Interstate 99 hits another snag

The $700 million Interstate 99 construction project has hit a serious snag, with crews unearthing vast quantities of a “wicked” pollutant that threatens a waterway, state officials said.
Gary Byron, assistant regional director for the state Department of Environmental Protection, said he’s never before seen such potential for stream damage as the acid rock taken from a sandstone layer at Skytop Mountain during construction.
“It’s the worst I’ve seen … and I’ve been here 27 years,” he said. “The bottom line is, PennDOT’s environmental-impact work for I-99 missed this geologic formation.”
It is the biggest construction setback for the state Department of Transportation since it began building this stretch of highway five years ago, and might delay this year’s scheduled opening of I-99 from Grays Woods to Port Matilda.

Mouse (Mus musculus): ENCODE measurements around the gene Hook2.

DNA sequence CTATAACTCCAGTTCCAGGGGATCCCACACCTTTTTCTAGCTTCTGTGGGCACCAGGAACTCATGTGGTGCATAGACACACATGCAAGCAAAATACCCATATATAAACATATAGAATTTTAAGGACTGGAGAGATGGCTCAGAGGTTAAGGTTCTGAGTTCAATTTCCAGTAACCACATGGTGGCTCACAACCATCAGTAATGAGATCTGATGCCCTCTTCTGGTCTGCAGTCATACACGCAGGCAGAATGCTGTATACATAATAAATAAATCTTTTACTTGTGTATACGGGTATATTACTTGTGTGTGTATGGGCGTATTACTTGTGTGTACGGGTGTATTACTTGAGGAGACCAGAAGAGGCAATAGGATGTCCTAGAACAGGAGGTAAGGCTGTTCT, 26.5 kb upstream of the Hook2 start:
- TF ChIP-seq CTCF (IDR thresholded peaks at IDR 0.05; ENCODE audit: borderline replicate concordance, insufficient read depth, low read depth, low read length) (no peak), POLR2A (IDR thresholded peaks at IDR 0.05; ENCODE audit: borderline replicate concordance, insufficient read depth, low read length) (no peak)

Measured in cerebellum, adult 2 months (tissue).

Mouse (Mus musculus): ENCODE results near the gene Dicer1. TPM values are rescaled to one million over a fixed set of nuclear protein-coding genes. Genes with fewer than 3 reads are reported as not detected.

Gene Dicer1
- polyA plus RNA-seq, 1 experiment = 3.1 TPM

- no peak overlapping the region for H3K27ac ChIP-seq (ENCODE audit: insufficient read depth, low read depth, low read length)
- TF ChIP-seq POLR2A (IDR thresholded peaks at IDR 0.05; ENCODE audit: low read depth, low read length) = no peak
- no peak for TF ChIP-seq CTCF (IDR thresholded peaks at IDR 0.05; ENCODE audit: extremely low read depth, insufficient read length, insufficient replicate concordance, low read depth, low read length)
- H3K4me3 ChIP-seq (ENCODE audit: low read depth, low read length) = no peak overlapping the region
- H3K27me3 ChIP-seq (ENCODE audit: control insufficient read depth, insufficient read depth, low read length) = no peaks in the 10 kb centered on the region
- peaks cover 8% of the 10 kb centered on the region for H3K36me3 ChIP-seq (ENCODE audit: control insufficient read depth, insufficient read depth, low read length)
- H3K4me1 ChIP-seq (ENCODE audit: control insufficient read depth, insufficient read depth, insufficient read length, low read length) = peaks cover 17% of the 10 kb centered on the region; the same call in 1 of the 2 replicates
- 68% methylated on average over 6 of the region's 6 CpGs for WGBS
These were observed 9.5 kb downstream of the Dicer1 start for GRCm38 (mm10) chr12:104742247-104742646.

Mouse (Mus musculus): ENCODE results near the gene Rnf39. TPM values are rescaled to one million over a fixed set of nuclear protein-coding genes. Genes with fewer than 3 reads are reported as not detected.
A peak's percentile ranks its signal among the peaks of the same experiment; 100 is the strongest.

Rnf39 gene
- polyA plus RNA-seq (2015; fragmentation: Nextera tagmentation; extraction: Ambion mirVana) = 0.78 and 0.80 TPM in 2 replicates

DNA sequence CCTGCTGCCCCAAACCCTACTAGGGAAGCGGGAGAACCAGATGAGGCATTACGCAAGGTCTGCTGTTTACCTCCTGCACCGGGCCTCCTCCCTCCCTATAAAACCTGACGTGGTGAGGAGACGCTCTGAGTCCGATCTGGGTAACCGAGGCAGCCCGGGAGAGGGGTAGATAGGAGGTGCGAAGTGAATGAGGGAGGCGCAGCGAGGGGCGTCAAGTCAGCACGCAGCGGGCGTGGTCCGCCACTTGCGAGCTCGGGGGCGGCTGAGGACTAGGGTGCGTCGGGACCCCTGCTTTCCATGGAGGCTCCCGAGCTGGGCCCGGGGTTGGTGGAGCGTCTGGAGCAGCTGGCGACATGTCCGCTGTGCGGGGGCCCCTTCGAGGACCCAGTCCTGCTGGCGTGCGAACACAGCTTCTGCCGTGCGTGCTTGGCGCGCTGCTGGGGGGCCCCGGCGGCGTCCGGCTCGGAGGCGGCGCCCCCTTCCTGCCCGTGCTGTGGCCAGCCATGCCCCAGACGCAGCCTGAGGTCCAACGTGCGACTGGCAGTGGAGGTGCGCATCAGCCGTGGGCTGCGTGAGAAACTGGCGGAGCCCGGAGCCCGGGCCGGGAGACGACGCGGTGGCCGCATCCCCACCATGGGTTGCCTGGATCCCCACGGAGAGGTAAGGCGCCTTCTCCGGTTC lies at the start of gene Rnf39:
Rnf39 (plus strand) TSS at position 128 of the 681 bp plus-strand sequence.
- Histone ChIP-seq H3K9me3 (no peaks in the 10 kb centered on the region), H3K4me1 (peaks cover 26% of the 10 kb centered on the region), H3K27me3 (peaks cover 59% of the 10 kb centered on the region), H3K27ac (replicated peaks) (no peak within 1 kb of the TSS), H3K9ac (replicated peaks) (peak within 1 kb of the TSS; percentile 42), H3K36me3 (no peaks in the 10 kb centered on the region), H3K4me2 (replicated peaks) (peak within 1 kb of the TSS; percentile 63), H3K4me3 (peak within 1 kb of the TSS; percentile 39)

That would prolong commuting delays for thousands of people who live in the Philipsburg and Altoona areas and work in State College.
Those motorists have already endured traffic jams and detours on U.S. Routes 322 and 220 for the last two years.
Workers dug up between 500,000 and 1 million cubic yards of acid rock that had been safely sealed in geologic formations.
The rock is now exposed to rainwater that drains into Buffalo Run, a high-quality tributary of Spring Creek.
The state Fish and Boat Commission said recent data showed a decrease in the number of aquatic insects and other wildlife in stream, although officials said more testing would be needed to tell whether the reduced counts are the result of acid-rock drainage or natural variations.
The Skytop acid rock “is rare, but it is very wicked in chemical composition,” Byron said.
The discharge is being temporarily neutralized with 10,000 pounds of soda-ash briquettes as it washes into the stream.
PennDOT has not yet decided how to permanently repair the problem, but hopes to come up with a solution by May.